Development Beat: North West Wednesday

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Brought to you by Rufty-Peedin Design Build

Wednesday, August 10, 2016

The rehearsal studios are gone, but the old trophy shelving racks are still there, at least for now.

707 North West Street is a unique space; an old warehouse originally built in 1945 that was once home to a trophy parts distributor but found more recent use as a band practice space.

707 North West Street

James Borden

707 North West Street

Very recent, in fact.

“They used it right up until we took possession,” said Steve Hackney, a Superintendent with August Construction Solutions during a recent tour of the space.

The property, along with the surrounding parcels at 500 West Peace and 713 North West, was acquired in August of 2015 by the Lundy Group, as part of a bid to redevelop what an underutilized and largely industrial section of West Street.

August Construction Solutions recently finished up work on the old Lighting Inc. shop at 500 West Peace, and since May has been gutting and repairing the interiors at 707 North West.

As we mentioned last week, they also recently began working on The Cardinal next door at 713 North West.

As with 500 West Peace, the years had not been incredibly kind to 707, and years of unauthorized and non-permitted renovations had turned the warehouse into something of a maze, with a surprisingly high number of bricked-in doorways that speak to the building’s changing uses, and tenants, over the years.

The southernmost section of the building was previously home to 10 rehearsal studios, Hackney said, “They were small; I mean you could fit a set of drums, a couple guys in there, that was about it.”

The adjoining space held an additional four studios, although Hackney said one of them was located in one of the building’s many inexplicable additions.

“This might have been the alley that they backed into,” Hackney said of the small space that not too long ago had been used for band practice.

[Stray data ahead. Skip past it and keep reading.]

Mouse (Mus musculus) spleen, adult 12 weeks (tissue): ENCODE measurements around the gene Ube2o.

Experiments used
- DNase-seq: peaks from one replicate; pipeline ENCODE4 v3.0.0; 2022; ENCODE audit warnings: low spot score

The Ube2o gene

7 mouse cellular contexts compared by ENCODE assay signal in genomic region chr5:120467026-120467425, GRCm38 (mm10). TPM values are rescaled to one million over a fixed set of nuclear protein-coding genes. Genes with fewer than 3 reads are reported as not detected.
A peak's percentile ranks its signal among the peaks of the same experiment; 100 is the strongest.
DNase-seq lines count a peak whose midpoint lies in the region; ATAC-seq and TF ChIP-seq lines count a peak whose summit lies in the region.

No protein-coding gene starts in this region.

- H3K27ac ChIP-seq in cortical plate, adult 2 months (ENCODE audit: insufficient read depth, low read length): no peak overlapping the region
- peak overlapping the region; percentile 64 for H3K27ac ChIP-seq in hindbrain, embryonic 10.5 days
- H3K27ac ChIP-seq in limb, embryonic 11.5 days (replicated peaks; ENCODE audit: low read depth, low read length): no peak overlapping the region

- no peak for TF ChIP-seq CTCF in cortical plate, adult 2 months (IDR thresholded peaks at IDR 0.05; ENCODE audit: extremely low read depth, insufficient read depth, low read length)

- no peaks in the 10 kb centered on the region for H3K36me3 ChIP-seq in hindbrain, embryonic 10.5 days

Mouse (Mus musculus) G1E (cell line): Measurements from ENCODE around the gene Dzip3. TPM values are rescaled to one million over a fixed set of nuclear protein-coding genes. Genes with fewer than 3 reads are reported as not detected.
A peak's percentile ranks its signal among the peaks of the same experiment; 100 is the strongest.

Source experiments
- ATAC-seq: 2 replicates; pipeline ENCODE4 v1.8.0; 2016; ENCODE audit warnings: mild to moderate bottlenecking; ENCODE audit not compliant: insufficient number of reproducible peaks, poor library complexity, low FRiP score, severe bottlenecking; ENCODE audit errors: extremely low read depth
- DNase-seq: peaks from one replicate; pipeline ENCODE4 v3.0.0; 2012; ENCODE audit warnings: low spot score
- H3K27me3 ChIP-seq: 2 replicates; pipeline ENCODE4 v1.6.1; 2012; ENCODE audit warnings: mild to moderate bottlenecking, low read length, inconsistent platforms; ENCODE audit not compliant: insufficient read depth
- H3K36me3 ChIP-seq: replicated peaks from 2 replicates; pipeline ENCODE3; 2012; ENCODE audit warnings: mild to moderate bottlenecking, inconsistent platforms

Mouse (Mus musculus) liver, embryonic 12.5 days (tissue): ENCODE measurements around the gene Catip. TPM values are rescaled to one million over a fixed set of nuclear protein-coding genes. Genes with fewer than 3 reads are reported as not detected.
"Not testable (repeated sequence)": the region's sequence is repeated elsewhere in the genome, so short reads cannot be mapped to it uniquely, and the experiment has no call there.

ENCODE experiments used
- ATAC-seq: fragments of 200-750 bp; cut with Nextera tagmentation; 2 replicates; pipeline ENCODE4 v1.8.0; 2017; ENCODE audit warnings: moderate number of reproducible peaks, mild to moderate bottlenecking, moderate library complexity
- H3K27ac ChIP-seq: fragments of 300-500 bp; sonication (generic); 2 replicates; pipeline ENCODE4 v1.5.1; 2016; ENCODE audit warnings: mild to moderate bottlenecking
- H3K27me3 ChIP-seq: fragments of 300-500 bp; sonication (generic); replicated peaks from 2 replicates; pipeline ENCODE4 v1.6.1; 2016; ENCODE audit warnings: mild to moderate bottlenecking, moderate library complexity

“But then they moved it up, for whatever reason,” he added.

“Really, I can’t figure it out.”

Out back, a now-empty patio was previously the site of another ill-advised addition, although this one was in such bad shape Hackney said they’d had no choice but to tear it down.

Touring the main interior space a few minutes later, Hackney points out how the old, original wooden support beams are still in place, albeit encased and supported by newer, sturdier wood.

The original support beams are still in place

James Borden

The original support beams are still in place

“Jon [Keener of the Lundy Group] loves saving stuff,” Hackney said of the beams.

“He wanted to keep more, but the structural engineer said no,” he added.

One can only imagine what awful shape that addition out back must have been in.

This old terra cotta brick is one of the buildings many unique features.

James Borden

This old terra cotta brick is one of the buildings many unique features.

With the teardown out back and the removal of most of the building’s interior fixtures and drywall, the transformation at 707 is well underway, although Hackney said they have about another month of prepping the interior before they’re ready to start turning it into a viable office space.

While a tenant for the building’s largest section has not yet been announced, August Construction Solutions will be relocating from their Blount Street offices into a spacious northwestern section of 707.

For both 500 West Peace and 707 North West, ACS has worked closely with both the Lundy Group and Maurer Architects on turning these old, eclectic structures into sleek, modern office spaces that incorporate the buildings’ historic design and materials.

It’s this adaptive reuse aspect of the work that Hackney said he especially enjoys.

“These old buildings have character; I mean, you can go in and build new any time, but you can’t always have this.”

A rendering of 707 North West Street

Maurer Architecture

A rendering of 707 North West Street